Saturday, August 6, 2011

Happy Birthday CACO

"A man may stand there and put all America behind him." Henry David Thoreau

The Cape Cod National Seashore turns 50 years old on August 7th. That part of the outer Cape holds special memories (For non-New Englanders reading this, everyone refers to Cape Cod as “The Cape” – unless you’re from Hatteras I suppose). Each summer in the late 50s and early 60s my parents would vacation for a week or two at a rather rustic cottage in the Wellfleet area. My wife and I honeymooned there, and we returned to these same cottages with friends years later. The cottages are perched on the high sand dunes facing Europe, distant across the expanse of the cold North Atlantic. The water on that side of the Cape is in fact darn cold and rough – better swimming conditions are found on the south facing beaches or on Cape Cod Bay. But in these rustic cottages, cradled among roving sand dunes, you can hear the rhythm of the pounding surf through the open windows. It does wonders for the quality of your sleep.

The Cape Cod National Seashore stretches over 43,500 acres of dunes, ponds, and scruffy woods covering almost 40 miles of Atlantic shoreline. It is our nation’s first ocean-front park created in controversy in 1961 by the passage of Senate bill S857 and signed into law by Massachusetts’ own John F. Kennedy. Controversial because the park boundaries include land that was already in the hands of Cape towns and private individuals. A capsule summary of those issues can be found here, and for those interested in delving into the blow-by-blow insider’s story, I’ll direct you to The Birth of the Cape Cod National Seashore by Francis P. Burling (Leyden Press).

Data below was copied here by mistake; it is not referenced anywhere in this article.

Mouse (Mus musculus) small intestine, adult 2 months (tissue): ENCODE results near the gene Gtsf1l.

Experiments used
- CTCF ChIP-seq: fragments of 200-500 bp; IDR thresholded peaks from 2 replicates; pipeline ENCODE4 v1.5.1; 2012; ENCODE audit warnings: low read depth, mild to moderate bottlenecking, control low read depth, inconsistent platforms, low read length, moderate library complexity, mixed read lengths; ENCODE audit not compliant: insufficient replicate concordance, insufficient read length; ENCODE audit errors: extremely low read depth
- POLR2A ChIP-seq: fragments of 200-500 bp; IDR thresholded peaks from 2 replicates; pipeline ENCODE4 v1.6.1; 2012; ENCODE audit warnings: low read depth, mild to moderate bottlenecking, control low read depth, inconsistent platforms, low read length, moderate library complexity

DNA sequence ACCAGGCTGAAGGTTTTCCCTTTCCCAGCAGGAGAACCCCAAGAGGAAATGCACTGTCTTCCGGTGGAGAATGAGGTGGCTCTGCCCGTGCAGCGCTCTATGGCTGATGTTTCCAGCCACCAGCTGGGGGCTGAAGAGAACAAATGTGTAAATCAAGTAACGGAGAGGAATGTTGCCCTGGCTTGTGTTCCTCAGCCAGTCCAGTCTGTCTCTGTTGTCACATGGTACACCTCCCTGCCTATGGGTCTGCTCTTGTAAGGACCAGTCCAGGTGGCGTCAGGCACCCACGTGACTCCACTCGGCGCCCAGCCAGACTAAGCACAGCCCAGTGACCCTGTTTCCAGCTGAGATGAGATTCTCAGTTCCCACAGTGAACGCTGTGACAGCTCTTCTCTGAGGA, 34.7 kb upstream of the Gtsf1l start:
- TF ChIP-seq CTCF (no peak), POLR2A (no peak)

The National Park Service (NPS) itself has done an admirable job of balancing the park’s recreational, sight-seeing, and conservation needs and public demands. This is a multi-function park well worth visiting. But full disclosure: I’m doubly biased because in addition to enjoying this part of Cape Cod for five decades, I’ve done environmental management work for the NPS nationally, including at Cape Cod National Seashore.

Little bit of trivia: The NPS uses abbreviations for each of its 391 national park units (includes monuments, historic sites, seashores, etc.). If the park name is one word, like Acadia National Park, the abbreviation is the first four letters of the main name – in this case ACAD. If the park’s main name has two or more words, the first two letters of the first two words are used. So Cape Cod National Seashore is shortened to CACO.

Last note. In addition to being associated with writers like Thoreau, the Cape is associated with my favorite naturalist and writer, Henry Beston. Beston wrote about his year of solitary living on the Outer Cape in the 1920s in The Outermost House, a Year of Life on the Great Beach of Cape Cod. "Nature is a part of our humanity, and without some awareness and experience of that divine mystery man ceases to be man."

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